“No, I have to mix it dry first, when it’s a uniform color we’ll add the water.” Thank god for You Tube. It was hard work mixing a hundred pounds of powder with a shovel in a big plastic tub. Coupled with digging that hole this was like a two-hour workout at the gym. Finally I got John to start adding water. At some point as he was adding water he clutched his chest à la Fred Sanford.
“Are you OK?” I asked.
“Well, I have a bad heart,” he said.
“Don’t keel over on me John,” I warned. “At least until we’re done.”
That made him laugh and we got through the mixing and pouring of the cement with a minimum of chest clutching. We found some pieces of wood and made a makeshift cover for our poured cement and secured the post to the fence so it would set level. I was exhausted, but we got it done.

After some more discussion and planning I told him I had to go and left, happy with the morning’s work.
Yesterday we had our weekly garden meeting, in Wimpy’s again on account of the rain. But that’s another story. Tune in next week for the “Garden of Cars.”

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Me and Momma

We did out taxes with our accountant last week, on Tuesday. Our accountant lives in Melville, Long Island. This was the second year we went out to his home to do our taxes. Before he had an office in Richmond Hill, and we’d take the long train ride out to Lefferts Blvd. every tax season, so the trip keeps getting a little longer.
To get to Melville, we take the train out to Wyandanch, a dirty little town if there ever was one. Our accountant Phil’s wife Beverly picks us up there for the short drive to Melville.
The first time we went I was looking at the LIRR schedule and noticed that the stop before Wyandanch is Pinelawn. And according to my brother Luis, that’s where our mother is buried, in Pinelawn cemetery.
The reason my brother knows is that he would drive my father out there many years ago, when he was still living in New York and our father was still alive.
We were supposed to go last year, the plan was to do our taxes, then take the train one stop to Pinelawn, find my mother’s grave, and then catch the train back to New York from there. But because a combination of circumstances like going late, bad train schedule information and my own reluctance to go through with it we never made it. I was saved from dealing with my emotions for another day. I made lame allusions to get out there someday before the year was up but never got around to it.
I don’t know why, probably guilt, maybe a little fear with some shame thrown in.
This year we made an appointment to see our accountant Phil during the week, and we made it an earlier time than last year. Plenty of time to stop off in Pinelawn on the way back. I was committed.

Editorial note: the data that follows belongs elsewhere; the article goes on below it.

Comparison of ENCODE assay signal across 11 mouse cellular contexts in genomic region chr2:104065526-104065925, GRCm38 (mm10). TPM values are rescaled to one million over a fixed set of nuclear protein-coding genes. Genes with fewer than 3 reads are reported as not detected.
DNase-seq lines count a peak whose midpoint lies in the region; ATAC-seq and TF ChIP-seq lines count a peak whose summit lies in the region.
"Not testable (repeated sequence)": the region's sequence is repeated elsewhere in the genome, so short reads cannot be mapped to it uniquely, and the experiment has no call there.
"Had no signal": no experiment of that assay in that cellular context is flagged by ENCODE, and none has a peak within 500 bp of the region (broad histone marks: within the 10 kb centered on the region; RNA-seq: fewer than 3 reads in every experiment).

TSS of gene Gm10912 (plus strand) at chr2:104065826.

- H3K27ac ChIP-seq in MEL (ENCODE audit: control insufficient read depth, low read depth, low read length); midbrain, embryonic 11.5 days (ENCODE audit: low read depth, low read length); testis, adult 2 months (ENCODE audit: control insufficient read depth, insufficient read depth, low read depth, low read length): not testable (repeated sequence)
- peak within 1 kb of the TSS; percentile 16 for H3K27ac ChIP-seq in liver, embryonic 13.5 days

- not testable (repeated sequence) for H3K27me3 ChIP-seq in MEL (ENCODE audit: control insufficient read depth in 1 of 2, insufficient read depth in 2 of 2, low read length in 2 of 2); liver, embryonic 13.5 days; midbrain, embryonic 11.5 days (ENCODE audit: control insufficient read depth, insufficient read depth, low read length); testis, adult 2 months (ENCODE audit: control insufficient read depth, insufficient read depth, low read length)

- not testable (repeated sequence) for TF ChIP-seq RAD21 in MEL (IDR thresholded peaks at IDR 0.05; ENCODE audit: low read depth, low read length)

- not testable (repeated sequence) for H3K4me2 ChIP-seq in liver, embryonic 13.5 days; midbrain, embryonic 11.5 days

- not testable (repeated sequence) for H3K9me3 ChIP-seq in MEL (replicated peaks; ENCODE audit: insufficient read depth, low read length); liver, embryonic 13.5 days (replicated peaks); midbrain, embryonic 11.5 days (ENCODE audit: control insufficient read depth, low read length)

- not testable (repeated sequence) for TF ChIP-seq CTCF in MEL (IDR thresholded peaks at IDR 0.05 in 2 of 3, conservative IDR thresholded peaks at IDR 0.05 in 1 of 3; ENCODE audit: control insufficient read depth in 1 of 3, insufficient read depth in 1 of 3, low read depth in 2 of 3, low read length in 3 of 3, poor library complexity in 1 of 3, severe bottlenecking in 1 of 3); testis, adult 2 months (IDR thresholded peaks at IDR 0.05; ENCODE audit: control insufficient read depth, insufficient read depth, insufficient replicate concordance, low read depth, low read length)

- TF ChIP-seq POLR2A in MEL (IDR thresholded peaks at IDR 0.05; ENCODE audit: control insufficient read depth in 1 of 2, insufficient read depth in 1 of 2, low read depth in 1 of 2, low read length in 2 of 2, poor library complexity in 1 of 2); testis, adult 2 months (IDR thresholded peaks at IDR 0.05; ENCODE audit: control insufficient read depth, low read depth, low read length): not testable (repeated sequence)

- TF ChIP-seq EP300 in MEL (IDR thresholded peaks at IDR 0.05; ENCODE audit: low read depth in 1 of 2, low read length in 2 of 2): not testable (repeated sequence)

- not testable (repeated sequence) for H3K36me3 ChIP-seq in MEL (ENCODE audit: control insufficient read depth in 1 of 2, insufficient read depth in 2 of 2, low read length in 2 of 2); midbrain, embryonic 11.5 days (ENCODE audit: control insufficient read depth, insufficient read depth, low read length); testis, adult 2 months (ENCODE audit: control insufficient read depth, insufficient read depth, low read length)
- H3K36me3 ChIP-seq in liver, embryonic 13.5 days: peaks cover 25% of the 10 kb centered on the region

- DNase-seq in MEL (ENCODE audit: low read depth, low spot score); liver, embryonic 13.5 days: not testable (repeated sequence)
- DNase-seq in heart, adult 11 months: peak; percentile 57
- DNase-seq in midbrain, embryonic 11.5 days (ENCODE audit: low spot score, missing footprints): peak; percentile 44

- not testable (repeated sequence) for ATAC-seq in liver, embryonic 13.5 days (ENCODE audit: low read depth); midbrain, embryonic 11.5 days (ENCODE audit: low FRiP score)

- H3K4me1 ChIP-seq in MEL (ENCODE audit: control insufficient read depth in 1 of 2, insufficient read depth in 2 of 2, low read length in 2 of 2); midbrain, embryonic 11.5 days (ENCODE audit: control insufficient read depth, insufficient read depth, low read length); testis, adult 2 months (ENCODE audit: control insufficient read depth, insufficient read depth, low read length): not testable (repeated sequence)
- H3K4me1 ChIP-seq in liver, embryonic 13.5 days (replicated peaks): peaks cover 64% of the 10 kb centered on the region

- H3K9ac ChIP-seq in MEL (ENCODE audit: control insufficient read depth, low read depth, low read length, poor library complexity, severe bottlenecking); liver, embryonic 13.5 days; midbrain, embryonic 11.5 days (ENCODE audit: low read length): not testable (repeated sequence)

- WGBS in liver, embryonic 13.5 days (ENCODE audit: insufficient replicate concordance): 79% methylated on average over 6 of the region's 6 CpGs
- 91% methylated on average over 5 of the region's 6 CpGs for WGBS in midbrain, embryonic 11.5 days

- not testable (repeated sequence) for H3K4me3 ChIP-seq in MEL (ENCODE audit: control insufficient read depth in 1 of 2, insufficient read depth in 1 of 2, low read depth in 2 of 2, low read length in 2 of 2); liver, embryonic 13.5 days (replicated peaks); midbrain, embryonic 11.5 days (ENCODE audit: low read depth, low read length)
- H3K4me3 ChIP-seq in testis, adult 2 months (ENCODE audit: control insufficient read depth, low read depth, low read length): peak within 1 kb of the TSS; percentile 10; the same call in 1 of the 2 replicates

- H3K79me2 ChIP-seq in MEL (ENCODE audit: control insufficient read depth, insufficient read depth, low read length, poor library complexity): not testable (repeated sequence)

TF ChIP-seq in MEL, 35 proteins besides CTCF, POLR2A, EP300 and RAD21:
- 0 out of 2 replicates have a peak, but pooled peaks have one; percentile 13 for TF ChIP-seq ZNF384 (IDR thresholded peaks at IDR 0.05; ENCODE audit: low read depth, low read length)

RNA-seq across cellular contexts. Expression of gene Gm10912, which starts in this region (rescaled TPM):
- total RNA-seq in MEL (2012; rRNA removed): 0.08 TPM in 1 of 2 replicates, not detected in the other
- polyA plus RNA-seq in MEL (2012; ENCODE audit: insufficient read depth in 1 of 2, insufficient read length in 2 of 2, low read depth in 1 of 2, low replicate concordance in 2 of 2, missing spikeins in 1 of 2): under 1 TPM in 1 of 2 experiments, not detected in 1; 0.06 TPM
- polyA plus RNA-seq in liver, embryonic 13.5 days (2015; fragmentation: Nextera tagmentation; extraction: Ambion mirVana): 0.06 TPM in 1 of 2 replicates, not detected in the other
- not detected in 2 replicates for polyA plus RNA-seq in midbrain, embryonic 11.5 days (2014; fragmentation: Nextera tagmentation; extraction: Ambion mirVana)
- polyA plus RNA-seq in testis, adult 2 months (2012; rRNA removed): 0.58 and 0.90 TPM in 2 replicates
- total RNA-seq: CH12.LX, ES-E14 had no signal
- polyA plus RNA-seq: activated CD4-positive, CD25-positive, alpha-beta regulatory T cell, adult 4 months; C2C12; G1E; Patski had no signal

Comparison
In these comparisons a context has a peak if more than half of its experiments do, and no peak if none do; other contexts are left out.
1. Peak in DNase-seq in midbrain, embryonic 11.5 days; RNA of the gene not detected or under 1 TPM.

After we finished with our tax preparation Beverley generously offered to drive us to Pinelawn instead of Wyandanch. No bother, she’d said; just a couple of extra minutes for her. We said our goodbyes to Phil and got in her car.

li nat cemetery.

Soon we were driving alongside a cemetery with rows of identical white markers. Hundreds of rows, thousands of markers, extending for what seemed like miles. Beverly found the entrance and we pulled in. I noticed a big sign with the Veteran’s Administration logo on it and wondered about that. We found a trailer labeled “temporary locator office.” Inside a gentleman directed me to a small monitor screen that seemed real familiar to me; they have the same thing at the VA hospital I go to for treatment.
“Just type in his name and the year of internment,” he said. I wondered why he assumed I was looking for a he. I typed in my mother’s name and got a “no matches found” message.
“My brother told me she was buried here at Pinelawn,” I explained to the man.
“This isn’t Pinelawn, this is the Long Island National cemetery.” Oh. Like Arlington. No wonder all the markers were the same.
“Pinelawn’s next door. Go out the gate and make a left, and it will be the first entrance on your left.
Pinelawn had a much nicer locator office, a big building with marble walls and a big counter with people quietly doing the things people at cemeteries do. There were two women trying to buy a family plot ahead of me.
“Can I help you?” A middle-aged woman asked. I told her my mother’s name and she typed it into her computer.
“She’s not here,” she announced. “Are you sure it’s Pinelawn? There are six cemeteries in the area, you know.”
“Well there’s us, the VA next door, the Jewish cemetery, St. Charles, the Catholic cemetery,” a Catholic cemetery… that sounded right.
“Where is St. Charles?” I asked.
“Go out the gate, make a left, and it’s on the right after you cross the railroad tracks.”
We piled back into Beverly’s car, and she graciously insisted on driving us to St. Charles. After a four-minute drive we found ourselves driving though rows of headstones. A sign said “Office”, and “Chapel.” I recognized the chapel right away, it was the last place I’d seen my mother’s body some 40 years ago. This was the right place.